“The snow in the mountains was melting and Bunny had been dead for several weeks before we came to understand the gravity of our situation.”
This is how the harrowing tale of Richard Papen and his five college classmates starts and right from that opening line I was hooked. It’s a murder mystery where they tell you who dies and who did it right up front and the reason you keep reading is to figure out the why.
In a small town in New England six students are enrolled in an exclusive “Classics” program at Hampden College. They translate Greek and Latin, they read Socrates and Plato, and they become a little too wrapped up in the romantic mythology of the Gods. Richard, who is seen as the outcast at first, slowly gains the trust of the five people he wants to impress the most. At the beginning everyone is steeped in mystery, you are not sure who is a friend or a foe. All that quickly changes as you, along with Richard, finally are brought into the inner sanctum of this scholarly bunch and learn about it’s sordid past. A secret that binds them together for the rest of their lives.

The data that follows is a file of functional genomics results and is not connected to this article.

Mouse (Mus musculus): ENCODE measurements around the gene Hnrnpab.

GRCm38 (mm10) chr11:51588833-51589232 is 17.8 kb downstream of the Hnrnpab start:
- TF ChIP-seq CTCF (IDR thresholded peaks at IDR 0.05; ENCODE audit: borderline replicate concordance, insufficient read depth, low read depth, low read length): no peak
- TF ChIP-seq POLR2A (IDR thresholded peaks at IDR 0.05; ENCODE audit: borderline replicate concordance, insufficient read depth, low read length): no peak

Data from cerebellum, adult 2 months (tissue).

It’s a book that you will not want to put down once you open it. It takes you deep inside the minds of people who can all at once be charming and manipulative, people who are scared out of their senses and reach for something more just to get them through the day. You feel privileged to be brought into this secret society, via Richard, and you feel his despair and anguish as his friendships slowly start to unravel.
All at once sad, chilling, funny, and terrifying; The Secret History is a impeccably timed and controlled novel of the bonds of friendship and how far one will go to protect the ones that he holds closest to his heart. Donna Tartt commands the language on every page, so much so that not even a comma or an exasperated sigh is out of place. You feel as though you are in it every step of the way, an unseen observer standing sentry next to Richard as he puts the pieces together and finds out where his allegiances truly lie.